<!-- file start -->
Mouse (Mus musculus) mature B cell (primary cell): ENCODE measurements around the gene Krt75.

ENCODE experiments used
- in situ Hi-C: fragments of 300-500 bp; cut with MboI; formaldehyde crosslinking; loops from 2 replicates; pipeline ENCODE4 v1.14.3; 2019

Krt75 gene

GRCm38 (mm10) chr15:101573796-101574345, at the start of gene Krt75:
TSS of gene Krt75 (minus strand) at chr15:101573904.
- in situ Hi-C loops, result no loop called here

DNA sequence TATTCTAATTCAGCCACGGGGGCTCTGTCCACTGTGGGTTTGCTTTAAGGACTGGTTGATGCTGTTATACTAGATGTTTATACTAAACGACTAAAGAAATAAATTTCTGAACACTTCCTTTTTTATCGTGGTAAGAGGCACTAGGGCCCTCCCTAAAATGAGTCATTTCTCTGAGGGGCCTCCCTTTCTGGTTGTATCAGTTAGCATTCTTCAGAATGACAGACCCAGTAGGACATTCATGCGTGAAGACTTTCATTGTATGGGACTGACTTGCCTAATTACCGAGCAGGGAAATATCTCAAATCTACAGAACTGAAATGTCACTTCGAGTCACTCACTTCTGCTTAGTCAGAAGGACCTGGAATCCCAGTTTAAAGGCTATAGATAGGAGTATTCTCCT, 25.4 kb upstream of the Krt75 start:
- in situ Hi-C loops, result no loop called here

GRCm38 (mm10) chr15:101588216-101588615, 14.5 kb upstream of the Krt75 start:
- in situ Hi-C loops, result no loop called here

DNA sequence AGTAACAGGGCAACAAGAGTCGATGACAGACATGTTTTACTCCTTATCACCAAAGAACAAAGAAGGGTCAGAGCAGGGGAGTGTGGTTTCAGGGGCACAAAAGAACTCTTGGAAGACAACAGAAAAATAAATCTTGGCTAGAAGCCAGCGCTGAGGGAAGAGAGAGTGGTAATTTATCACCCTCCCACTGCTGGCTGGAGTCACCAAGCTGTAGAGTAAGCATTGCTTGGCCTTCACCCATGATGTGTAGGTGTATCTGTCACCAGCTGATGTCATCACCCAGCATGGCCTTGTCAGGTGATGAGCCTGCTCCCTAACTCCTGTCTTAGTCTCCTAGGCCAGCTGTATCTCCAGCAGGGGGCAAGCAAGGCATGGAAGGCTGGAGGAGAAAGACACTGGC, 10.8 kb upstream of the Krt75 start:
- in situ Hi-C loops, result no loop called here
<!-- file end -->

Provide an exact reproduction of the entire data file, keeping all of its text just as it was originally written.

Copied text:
Mouse (Mus musculus) mature B cell (primary cell): ENCODE measurements around the gene Krt75.

ENCODE experiments used
- in situ Hi-C: fragments of 300-500 bp; cut with MboI; formaldehyde crosslinking; loops from 2 replicates; pipeline ENCODE4 v1.14.3; 2019

Krt75 gene

GRCm38 (mm10) chr15:101573796-101574345, at the start of gene Krt75:
TSS of gene Krt75 (minus strand) at chr15:101573904.
- in situ Hi-C loops, result no loop called here

DNA sequence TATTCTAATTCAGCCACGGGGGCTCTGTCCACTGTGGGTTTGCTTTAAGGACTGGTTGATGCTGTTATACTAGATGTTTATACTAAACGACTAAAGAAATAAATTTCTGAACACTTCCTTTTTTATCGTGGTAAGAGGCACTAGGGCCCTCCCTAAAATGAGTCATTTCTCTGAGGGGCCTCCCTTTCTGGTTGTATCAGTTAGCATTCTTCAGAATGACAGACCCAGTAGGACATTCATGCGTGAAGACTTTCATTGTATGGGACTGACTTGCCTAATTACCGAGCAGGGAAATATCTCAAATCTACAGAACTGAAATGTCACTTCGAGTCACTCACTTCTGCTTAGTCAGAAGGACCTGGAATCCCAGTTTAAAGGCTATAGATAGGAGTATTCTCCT, 25.4 kb upstream of the Krt75 start:
- in situ Hi-C loops, result no loop called here

GRCm38 (mm10) chr15:101588216-101588615, 14.5 kb upstream of the Krt75 start:
- in situ Hi-C loops, result no loop called here

DNA sequence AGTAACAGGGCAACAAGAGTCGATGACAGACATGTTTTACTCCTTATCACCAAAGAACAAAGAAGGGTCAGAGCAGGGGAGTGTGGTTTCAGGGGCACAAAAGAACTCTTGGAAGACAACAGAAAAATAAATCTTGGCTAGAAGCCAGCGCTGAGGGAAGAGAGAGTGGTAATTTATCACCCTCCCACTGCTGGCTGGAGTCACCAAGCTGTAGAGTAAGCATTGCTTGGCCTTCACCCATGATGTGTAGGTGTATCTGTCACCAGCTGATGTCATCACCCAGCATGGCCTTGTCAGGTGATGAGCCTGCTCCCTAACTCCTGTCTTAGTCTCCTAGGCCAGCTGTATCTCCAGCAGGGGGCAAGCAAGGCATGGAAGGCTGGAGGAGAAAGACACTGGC, 10.8 kb upstream of the Krt75 start:
- in situ Hi-C loops, result no loop called here